Description of the prior art The invention has particular application to a high intensity type of single-ended lamp, especially one comprising a tubular quartz envelope containing an axially extending coiled-coil filament, and a pair of lead-in conductors sealed in one end of the envelope and extending to respective lower and upper ends of the filament. The mount structure, before insertion into the envelope, is made by supporting, in a jig, the filament, the lead-in conductors, and an auxiliary filament support attached to the filament at its midjoint, with the filament held in tension. A quartz bridge member is held in a position extending transversely across the lead-in conductors and an end of the auxiliary support just below the end of the filament. The said quartz bridge member is intensely heated to soften it, and localized portions of the lead-in conductors and auxiliary support are caused to be embedded in the quartz bridge to maintain the relationship of the several parts of the mount which is then sealed into the envelope.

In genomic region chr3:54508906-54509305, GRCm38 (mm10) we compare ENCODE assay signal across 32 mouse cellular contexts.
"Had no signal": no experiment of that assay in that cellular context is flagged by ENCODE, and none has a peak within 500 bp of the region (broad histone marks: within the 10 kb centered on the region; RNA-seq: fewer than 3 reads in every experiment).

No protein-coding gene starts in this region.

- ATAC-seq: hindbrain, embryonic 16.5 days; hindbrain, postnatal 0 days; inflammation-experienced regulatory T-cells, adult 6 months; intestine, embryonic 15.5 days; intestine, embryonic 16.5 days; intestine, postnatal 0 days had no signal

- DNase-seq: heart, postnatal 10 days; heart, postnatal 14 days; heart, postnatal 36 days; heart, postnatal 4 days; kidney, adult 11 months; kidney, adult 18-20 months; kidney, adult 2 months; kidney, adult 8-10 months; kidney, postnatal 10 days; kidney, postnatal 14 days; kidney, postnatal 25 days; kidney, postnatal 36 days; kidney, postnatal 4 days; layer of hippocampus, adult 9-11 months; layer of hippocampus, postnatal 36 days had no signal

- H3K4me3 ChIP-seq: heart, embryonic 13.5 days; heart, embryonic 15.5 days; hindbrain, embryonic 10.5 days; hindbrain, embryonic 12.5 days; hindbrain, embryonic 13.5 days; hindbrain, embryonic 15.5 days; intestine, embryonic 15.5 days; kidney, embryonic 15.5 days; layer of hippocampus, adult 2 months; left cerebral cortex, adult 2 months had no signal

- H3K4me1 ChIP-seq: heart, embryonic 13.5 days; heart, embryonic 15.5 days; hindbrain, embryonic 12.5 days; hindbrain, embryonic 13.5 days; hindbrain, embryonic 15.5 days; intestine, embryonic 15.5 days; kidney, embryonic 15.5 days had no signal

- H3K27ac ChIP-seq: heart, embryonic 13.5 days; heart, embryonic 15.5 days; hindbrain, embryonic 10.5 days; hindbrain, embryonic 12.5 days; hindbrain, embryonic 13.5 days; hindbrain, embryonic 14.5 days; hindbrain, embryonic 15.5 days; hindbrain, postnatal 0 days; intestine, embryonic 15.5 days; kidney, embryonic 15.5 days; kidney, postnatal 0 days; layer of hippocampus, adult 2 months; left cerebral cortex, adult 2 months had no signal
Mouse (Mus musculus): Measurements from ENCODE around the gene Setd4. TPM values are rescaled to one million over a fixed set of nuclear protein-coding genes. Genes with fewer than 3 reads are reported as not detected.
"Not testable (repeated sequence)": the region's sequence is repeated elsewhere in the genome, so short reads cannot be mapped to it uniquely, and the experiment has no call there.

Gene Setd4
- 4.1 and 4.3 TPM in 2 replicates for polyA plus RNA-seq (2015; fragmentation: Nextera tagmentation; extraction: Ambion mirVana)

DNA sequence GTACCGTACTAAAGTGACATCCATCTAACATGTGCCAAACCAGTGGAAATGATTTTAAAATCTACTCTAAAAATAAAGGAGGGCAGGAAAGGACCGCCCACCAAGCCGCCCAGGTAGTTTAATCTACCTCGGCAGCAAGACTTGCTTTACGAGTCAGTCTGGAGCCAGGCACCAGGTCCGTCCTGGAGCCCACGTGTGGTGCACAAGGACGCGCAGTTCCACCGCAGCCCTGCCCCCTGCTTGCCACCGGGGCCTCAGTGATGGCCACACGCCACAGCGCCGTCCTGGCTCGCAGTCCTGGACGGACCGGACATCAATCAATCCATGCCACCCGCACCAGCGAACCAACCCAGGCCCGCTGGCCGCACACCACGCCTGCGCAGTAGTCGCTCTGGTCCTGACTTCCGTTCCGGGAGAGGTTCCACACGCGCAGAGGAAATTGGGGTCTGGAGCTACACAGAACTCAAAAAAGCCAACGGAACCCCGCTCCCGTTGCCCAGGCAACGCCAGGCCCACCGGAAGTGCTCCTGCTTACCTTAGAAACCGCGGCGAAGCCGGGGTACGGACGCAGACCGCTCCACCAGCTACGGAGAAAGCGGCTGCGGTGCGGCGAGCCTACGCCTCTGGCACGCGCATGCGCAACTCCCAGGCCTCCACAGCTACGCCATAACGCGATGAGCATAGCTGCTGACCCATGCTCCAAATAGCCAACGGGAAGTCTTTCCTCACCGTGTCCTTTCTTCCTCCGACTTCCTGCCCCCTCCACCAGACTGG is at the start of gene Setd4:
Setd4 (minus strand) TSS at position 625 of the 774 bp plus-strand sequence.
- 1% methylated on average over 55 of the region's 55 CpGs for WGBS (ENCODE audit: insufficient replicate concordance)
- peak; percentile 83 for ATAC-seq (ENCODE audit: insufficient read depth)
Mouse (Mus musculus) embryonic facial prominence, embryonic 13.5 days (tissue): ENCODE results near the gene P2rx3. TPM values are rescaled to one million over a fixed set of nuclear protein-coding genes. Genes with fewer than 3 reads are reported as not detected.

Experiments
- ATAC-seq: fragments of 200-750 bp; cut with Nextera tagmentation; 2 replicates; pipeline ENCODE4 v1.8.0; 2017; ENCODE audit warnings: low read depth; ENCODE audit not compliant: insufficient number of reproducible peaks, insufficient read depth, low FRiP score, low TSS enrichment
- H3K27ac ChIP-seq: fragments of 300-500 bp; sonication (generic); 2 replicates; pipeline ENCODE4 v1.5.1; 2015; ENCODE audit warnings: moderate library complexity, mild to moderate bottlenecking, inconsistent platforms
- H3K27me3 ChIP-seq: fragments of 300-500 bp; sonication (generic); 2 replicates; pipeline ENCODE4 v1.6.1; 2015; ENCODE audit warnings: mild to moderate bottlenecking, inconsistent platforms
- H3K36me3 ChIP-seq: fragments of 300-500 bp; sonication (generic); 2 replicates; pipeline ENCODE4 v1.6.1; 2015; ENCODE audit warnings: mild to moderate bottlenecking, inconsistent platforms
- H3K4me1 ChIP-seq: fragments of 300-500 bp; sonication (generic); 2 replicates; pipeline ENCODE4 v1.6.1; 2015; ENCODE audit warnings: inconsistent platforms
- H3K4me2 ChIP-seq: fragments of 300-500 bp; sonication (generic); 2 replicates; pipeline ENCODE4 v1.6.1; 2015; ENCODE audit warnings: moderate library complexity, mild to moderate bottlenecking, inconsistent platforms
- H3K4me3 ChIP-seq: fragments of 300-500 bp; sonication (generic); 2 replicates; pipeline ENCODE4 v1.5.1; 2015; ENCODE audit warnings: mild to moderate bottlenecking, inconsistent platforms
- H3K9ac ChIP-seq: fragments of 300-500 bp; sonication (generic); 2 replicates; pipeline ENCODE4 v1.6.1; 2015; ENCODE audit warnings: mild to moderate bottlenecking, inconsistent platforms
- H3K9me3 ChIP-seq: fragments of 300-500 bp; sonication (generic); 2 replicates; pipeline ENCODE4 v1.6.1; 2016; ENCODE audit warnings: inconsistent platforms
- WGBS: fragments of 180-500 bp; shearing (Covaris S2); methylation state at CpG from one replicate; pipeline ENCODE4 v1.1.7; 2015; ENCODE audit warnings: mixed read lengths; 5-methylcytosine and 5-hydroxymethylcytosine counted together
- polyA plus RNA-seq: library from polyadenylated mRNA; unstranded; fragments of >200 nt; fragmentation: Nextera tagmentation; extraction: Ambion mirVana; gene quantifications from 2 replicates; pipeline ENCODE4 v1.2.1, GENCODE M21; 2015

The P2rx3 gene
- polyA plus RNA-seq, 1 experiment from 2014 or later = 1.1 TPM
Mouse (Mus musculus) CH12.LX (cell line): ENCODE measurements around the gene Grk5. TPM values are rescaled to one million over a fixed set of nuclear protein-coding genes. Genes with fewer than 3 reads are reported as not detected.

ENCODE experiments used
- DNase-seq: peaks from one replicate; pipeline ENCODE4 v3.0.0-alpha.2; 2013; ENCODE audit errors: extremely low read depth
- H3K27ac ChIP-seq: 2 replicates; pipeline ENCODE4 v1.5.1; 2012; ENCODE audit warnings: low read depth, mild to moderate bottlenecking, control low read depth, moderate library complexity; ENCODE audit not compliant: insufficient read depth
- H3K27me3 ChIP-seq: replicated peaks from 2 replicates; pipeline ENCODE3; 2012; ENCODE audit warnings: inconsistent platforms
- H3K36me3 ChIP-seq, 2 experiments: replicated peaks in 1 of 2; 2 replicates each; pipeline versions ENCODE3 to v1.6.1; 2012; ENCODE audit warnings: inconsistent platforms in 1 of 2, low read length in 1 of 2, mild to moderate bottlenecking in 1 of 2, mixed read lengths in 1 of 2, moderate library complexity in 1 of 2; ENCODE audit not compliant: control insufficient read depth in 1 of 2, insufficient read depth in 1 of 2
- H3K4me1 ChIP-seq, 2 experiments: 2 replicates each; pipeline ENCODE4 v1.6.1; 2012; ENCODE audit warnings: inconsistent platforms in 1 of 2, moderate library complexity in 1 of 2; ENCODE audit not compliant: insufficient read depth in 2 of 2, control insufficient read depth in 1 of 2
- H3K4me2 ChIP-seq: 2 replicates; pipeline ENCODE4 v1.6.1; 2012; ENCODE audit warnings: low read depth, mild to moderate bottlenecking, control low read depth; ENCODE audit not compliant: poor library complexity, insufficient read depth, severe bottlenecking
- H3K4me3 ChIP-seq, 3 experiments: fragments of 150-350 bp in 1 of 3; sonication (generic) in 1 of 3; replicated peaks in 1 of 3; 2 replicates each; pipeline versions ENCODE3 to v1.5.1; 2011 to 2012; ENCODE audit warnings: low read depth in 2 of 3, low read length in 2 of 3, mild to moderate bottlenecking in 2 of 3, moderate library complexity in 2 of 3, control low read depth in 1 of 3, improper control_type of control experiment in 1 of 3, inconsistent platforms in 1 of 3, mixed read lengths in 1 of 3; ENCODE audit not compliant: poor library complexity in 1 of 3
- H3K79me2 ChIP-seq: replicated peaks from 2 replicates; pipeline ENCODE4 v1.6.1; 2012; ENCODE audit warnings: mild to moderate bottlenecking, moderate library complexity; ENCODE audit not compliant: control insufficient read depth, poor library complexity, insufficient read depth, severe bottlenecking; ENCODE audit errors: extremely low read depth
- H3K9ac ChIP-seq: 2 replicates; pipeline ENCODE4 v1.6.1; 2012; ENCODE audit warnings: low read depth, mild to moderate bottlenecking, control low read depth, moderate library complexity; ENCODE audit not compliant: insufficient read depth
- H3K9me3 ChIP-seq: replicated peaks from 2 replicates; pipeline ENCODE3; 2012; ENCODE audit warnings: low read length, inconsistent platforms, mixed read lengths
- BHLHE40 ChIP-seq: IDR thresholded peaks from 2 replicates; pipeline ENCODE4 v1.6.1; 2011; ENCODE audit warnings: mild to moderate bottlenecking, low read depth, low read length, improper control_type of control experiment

SUMMARY OF THE INVENTION It is an object of the present invention to provide a lamp of the type described above but having a construction which will reduce the cost of manufacture of the lamp. It is another object to provide a construction which will also reduce the seal temperature and thereby avoid premature lamp failure caused by oxidation of the lead-in conductors.

In accordance with the invention, the objects are achieved by maintaining the lead-in conductors of the mount in the desired relative positions, such that the filament is held in tension, by means of a ceramic disc which is located between the filament and the seal, and which also supports the auxiliary filament support. The ceramic States Pate 3,530,329 Patented Sept. 22, I970 disc thereby acts as a heat shield and also replaces the conventional quartz bridge, thus serving a dual purpose.